All this is to say that I stepped into reading Nick Suttner’s new book about Shadow of the Colossus with lofty expectations – I had actually pitched to its publisher, Boss Fight Books, to write it, but Suttner is far more qualified. I left this book feeling mostly satisfied – Suttner paints a picture of the game from start to finish, packing in descriptions of the vistas, forests, and rivers which populate the Forbidden Lands, analyzing controls, the game’s cinematic camera, and more. He documents a playthrough of the game dedicated to the book, which triggers interesting asides of working at EB Games and memories of playing the game for the first time with one of Suttner’s roommates.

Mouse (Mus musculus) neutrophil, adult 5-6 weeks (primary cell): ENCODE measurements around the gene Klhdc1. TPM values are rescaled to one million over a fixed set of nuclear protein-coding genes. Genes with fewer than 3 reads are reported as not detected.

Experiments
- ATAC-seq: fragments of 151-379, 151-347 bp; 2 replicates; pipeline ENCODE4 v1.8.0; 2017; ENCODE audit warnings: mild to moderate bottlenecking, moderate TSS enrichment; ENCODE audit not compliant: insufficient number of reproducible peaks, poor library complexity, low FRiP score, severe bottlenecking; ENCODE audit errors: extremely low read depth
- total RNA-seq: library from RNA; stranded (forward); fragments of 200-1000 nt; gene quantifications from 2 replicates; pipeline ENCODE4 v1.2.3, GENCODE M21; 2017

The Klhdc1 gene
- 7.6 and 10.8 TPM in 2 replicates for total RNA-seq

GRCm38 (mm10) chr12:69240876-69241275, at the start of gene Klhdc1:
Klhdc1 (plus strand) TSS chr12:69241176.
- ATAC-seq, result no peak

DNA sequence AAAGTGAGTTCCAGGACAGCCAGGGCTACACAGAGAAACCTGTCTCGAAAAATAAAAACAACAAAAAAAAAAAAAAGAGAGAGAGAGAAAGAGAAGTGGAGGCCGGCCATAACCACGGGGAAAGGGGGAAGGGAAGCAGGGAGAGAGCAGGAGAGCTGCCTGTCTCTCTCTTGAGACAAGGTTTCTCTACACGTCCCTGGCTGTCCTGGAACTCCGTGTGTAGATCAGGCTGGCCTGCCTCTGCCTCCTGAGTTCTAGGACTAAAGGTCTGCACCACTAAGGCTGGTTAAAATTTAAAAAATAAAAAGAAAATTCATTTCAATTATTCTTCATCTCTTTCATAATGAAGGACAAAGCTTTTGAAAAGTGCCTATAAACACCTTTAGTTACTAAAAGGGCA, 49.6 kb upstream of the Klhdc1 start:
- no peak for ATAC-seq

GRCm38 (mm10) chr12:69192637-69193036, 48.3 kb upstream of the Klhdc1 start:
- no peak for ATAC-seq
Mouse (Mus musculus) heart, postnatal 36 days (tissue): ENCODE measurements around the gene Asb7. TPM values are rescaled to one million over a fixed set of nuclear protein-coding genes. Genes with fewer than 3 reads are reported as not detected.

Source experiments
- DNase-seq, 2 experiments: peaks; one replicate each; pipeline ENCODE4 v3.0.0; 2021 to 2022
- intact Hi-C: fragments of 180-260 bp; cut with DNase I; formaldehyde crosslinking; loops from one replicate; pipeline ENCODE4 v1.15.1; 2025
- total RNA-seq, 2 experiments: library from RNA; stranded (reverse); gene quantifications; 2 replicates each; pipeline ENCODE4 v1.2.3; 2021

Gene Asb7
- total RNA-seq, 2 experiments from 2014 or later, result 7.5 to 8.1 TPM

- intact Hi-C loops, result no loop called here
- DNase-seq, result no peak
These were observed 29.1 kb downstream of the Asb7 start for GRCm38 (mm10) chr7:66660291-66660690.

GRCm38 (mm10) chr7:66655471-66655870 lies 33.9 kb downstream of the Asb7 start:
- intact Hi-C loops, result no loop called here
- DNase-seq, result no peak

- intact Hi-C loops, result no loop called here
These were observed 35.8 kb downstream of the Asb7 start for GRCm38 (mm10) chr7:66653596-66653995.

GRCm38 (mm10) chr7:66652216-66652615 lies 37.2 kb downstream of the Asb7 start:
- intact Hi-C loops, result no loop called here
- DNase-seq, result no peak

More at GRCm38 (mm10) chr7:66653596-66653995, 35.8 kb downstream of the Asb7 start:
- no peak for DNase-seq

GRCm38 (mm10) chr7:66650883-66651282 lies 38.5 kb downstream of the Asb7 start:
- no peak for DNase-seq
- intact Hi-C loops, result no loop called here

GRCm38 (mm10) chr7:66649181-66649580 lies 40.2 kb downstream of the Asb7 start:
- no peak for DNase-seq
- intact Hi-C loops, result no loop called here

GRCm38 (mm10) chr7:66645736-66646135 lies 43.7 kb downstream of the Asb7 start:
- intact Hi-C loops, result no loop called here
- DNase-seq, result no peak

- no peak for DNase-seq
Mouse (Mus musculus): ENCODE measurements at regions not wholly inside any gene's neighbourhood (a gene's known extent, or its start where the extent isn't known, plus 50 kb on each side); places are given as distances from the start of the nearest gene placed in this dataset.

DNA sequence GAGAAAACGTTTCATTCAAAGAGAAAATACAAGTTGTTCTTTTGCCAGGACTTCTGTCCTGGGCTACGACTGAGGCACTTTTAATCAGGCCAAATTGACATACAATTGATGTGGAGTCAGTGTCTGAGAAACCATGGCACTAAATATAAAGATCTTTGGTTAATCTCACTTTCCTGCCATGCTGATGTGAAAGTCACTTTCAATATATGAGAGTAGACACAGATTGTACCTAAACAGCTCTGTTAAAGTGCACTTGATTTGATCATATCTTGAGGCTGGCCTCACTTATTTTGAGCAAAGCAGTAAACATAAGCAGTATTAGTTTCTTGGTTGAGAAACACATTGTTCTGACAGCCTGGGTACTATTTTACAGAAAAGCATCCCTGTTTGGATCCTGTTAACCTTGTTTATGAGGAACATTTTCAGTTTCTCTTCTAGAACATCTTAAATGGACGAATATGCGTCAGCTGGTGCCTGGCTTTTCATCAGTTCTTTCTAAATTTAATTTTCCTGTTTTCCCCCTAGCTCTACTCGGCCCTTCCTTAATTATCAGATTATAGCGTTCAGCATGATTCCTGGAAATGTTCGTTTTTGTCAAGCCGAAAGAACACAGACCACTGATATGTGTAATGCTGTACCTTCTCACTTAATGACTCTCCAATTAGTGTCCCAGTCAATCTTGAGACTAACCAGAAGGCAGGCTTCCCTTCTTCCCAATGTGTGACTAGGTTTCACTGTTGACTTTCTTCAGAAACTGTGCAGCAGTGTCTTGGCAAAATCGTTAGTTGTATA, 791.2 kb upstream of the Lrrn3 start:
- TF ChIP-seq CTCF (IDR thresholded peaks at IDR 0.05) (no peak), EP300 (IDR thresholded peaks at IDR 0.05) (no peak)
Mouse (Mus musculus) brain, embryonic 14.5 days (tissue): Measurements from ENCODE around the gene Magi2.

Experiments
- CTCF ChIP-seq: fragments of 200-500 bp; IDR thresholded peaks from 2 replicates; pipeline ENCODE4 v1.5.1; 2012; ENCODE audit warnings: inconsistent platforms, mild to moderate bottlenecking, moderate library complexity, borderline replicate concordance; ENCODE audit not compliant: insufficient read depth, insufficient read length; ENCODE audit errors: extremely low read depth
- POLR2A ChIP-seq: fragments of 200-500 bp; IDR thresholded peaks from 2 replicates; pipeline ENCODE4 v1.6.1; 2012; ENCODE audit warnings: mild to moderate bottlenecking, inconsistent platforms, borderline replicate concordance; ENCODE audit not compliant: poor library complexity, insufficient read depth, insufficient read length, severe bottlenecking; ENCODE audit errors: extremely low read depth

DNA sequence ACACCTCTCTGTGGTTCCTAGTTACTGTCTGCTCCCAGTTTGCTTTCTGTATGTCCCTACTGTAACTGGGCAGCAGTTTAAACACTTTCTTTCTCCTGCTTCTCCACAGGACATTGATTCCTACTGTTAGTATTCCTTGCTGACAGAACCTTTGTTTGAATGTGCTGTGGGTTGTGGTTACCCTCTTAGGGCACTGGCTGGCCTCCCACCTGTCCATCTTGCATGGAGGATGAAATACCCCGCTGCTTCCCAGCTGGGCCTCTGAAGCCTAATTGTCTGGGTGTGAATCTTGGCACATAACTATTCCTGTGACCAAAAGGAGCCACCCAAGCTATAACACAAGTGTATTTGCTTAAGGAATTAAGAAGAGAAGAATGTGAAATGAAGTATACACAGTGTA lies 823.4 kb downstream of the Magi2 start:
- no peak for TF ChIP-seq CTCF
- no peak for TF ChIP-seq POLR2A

The Forbidden Lands lack much in the way of landmarks. They are a place of rocks, biomes, dilapidated stone ruins, caves, a variety of flora and fauna, but differ from the spaces found in many other adventure-style games of the time, where everything is distinct and immediately visually interesting. Colossus’ lands by comparison appear rather drab, yet Suttner does an excellent job of painting them as vivid spaces filled with mysteries to explore and hidden truths to uncover. It’s this intimacy with the reader where Suttner excels as an author. In one section of the book, he recalls spending time as a child in the outdoors, overturning logs to find all kinds of insects living beneath, and connects this experience back to Colossus’ embrace of the mundane to help us to understand that finding something of interest here becomes a genuine event, and thus memorable. Suttner understands that the world here is as much a character as Wander, Agro, Dormin, and Mono.